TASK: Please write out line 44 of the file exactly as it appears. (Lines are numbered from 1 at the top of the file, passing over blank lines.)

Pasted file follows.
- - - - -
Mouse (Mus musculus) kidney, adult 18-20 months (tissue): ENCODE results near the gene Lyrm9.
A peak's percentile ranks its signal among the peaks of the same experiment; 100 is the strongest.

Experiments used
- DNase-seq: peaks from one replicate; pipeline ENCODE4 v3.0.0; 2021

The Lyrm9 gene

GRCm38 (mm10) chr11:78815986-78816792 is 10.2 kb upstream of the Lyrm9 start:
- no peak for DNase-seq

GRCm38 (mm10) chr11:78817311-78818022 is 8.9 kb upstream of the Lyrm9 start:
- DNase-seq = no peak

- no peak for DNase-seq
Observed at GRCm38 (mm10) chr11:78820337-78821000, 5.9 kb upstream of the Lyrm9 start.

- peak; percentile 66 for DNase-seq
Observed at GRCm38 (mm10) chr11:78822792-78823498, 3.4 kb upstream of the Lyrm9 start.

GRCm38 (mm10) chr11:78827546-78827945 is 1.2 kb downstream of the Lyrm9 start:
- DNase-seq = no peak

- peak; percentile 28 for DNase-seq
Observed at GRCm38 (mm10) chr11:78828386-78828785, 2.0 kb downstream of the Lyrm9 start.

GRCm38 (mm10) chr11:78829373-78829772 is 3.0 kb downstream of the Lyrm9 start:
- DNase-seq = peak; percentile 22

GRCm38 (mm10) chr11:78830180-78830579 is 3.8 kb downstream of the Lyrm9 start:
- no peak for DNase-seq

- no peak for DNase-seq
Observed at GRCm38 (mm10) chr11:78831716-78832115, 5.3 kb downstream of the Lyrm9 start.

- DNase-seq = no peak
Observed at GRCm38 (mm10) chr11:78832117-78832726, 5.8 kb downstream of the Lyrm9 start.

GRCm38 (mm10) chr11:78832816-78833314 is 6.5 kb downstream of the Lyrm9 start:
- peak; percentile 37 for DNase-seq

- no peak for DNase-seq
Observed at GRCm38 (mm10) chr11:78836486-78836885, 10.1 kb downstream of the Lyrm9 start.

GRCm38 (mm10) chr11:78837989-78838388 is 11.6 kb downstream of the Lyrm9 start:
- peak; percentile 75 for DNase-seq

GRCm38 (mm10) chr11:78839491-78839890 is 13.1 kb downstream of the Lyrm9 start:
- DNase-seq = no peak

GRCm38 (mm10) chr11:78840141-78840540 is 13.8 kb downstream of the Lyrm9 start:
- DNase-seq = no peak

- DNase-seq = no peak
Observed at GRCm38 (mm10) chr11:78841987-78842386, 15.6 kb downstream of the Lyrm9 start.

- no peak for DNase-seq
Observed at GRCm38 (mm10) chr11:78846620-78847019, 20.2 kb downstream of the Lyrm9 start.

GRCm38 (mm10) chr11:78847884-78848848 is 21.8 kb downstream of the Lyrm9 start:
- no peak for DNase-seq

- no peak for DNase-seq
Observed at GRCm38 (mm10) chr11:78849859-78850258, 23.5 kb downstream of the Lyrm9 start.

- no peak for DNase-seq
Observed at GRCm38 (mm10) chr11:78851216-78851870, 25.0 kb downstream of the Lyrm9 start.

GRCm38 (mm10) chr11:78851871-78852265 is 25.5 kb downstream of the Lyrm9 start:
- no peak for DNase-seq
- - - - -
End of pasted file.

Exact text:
- no peak for DNase-seq